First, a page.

Book Image

Blender 2.6 Cycles: Materials and Textures Cookbook

By : Enrico Valenza, Ton Roosendaal
Book Image

Blender 2.6 Cycles: Materials and Textures Cookbook

By: Enrico Valenza, Ton Roosendaal

Overview of this book

Cycles is Blender's new, powerful rendering engine. Using practical examples, this book will show you how to create a vast array of realistic and stunning materials and texture effects using the Cycles rendering engine. Blender 2.6 Cycles: Materials and Textures Cookbook is a practical journey into the new and exciting Cycles rendering engine for Blender. In this book you will learn how to create a vast array of materials and textures in Cycles, including glass, ice, snow, rock, metal and water. If you want to take your 3D models to the next level, but don't know how, then this cookbook is for you! In this practical cookbook, you will learn how to create stunning materials and textures to really bring your 3D models to life! Diving deep into Cycles you will learn Cycle's node-based material system, how to set-up a 3D scene for rendering, how to create a natural and man-made materials as well as the correct organization and re-use of Cycles materials to save you time and effort. To ensure that your creations look stunning you will learn how illumination works in Cycles, improve the quality of the final render and to avoid the presence of noise and fireflies. Each chapter of Blender 2.6 Cycles: Materials and Textures Cookbook builds on the complexity of the last so that by the end of this book you will know how to create an impressive library of realistic-looking materials and textures.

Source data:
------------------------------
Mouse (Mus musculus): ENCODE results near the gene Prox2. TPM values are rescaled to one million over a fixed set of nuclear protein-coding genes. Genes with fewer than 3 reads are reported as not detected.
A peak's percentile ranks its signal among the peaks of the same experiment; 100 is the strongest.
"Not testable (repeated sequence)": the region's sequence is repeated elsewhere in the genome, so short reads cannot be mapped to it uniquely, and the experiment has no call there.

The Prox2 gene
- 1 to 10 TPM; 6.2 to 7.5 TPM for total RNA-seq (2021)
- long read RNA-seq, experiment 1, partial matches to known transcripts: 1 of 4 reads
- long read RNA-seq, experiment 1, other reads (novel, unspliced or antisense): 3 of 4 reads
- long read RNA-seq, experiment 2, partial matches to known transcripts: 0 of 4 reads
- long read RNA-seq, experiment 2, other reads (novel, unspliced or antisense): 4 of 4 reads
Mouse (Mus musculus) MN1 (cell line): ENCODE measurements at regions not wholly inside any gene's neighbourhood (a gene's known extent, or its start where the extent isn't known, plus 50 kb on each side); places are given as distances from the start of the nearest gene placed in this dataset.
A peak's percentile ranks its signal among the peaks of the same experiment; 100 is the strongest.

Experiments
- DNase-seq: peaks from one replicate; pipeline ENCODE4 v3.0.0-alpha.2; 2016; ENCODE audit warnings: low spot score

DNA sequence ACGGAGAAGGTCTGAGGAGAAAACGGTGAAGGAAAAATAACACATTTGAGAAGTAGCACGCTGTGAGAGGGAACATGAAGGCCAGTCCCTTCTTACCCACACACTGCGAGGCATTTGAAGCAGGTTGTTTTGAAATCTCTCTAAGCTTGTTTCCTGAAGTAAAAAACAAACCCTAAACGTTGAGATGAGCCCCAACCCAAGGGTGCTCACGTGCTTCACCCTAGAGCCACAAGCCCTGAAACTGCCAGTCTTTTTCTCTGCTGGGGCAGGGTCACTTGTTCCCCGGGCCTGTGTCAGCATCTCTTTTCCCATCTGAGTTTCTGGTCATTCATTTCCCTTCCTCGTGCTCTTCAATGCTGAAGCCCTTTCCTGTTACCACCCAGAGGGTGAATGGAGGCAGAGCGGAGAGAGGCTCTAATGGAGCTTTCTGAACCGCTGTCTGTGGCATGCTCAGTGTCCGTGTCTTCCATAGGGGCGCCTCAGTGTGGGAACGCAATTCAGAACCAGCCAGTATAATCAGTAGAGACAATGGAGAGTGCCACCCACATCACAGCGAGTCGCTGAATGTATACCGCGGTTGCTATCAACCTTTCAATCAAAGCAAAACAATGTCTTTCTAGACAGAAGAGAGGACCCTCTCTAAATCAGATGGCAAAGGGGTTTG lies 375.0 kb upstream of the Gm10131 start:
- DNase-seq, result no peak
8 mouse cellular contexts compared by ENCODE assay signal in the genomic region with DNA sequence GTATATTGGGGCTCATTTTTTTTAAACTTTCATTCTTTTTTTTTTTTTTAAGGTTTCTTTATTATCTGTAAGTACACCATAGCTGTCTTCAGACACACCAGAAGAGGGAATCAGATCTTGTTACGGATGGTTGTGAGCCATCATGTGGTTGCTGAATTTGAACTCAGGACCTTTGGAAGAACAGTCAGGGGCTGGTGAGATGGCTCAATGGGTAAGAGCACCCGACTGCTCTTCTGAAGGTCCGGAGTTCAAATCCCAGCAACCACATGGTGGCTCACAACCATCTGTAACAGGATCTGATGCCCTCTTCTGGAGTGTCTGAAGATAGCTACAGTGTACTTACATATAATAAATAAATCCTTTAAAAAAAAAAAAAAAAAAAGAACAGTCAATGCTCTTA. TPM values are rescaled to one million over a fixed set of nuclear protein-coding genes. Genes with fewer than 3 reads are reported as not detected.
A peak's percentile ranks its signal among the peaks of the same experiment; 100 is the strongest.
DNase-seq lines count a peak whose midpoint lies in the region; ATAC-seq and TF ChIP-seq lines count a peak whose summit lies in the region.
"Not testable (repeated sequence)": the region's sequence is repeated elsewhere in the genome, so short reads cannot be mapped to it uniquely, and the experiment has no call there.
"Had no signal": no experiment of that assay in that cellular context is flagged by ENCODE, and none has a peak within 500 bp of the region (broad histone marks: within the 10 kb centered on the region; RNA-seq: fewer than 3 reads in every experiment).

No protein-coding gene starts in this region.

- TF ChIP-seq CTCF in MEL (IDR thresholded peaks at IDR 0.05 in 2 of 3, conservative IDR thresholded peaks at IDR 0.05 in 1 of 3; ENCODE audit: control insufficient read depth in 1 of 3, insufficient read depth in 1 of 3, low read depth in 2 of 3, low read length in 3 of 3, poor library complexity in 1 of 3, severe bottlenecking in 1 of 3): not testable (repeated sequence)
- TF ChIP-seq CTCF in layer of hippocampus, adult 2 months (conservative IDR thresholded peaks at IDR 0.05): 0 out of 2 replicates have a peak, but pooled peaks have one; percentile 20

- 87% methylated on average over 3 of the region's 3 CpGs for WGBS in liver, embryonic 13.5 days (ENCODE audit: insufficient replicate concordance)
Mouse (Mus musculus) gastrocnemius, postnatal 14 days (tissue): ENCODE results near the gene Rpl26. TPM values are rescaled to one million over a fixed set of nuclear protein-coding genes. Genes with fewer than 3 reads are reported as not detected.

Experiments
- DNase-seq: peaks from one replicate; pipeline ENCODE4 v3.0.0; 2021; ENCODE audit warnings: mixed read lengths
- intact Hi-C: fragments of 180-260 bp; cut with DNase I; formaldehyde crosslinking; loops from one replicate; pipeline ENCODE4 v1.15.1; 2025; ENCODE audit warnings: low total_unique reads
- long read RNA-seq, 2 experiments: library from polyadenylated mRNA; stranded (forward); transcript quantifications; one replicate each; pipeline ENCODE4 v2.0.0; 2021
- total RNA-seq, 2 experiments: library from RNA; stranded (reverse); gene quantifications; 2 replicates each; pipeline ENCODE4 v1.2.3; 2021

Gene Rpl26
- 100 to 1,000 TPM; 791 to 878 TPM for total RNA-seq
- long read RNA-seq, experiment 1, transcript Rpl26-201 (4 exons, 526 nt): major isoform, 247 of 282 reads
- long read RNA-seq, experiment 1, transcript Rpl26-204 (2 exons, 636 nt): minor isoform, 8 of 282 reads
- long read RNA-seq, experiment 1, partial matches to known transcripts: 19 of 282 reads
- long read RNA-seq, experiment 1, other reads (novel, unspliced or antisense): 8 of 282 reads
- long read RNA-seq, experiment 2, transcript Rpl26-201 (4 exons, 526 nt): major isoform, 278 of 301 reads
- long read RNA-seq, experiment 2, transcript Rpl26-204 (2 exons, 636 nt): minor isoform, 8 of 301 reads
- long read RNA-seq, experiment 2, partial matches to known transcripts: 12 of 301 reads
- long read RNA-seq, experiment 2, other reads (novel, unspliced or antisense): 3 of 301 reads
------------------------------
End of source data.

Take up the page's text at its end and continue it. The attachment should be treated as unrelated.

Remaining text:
Table of Contents (13 chapters)
Blender 2.6 Cycles: Materials and Textures Cookbook
About the Author
About the Reviewers


Since the Blender interface and code was totally rewritten from scratch, starting with the 2.5 series and throughout the production of the "Durian" open movie "Sintel", a lot of good things happened to this famous open source 3D modeling and animation suite.

One of them has been the announcement, in April 2011, of Cycles, a new rendering engine developed by Brecht Van Lommel with the goal of modernizing Blender's shading and rendering systems and to be used as alternative to the Blender Internal rendering engine.

Cycles has finally been fully integrated in Blender with the 2.61 release as an add-on, which is a Python script, enabled in the Preferences panel by default: it's enough to set it as the active render engine in the UI's top header.

Just as Blender Internal is a scan-line rendering engine, Cycles is instead a physically based path tracer; this approach permits the simplification of materials' creation, the support for Global Illumination, and in the end much more realism in the results.

But the best Cycles feature is probably the rendering interactivity you have in the 3D viewport. By setting the draw mode of any 3D viewport to Rendered, an interactive rendering starts in the viewport itself and since then the pre-visualization rendering of the scene is continuously updated almost in real time (depending on the power of your graphic card) as a material, a light, an object, or the whole scene gets modified.

Currently, BI is still maintained (even though, no more developed) and there are no real plans to drop it, at least for the moment. It's not clear if in the future Cycles will totally replace BI or if both will be (hopefully) kept as possible choices. What is clear is that presently Cycles is still missing several of the features possible with BI, such as smoke simulations, stress mapping, and others.

This doesn't mean that Cycles is not production-ready; a lot of astonishing images have already been produced, both for testing purposes and for real productions as well. You can find most of them on the BlenderArtist forum (, but it's enough to mention "Tears of Steel", the fifth open movie produced by the Blender Foundation with the codename "Mango": a science fiction short movie entirely rendered in Cycles to accomplish the visual special effects. Well, maybe not entirely but actually at 95 percent: the team still used BI for the unsupported features. In fact, being included in the same software also provided with an integrated compositor, both the Blender Internal and the Cycles render engines can actually be used in tandem to get full use of all the needed features from both of them.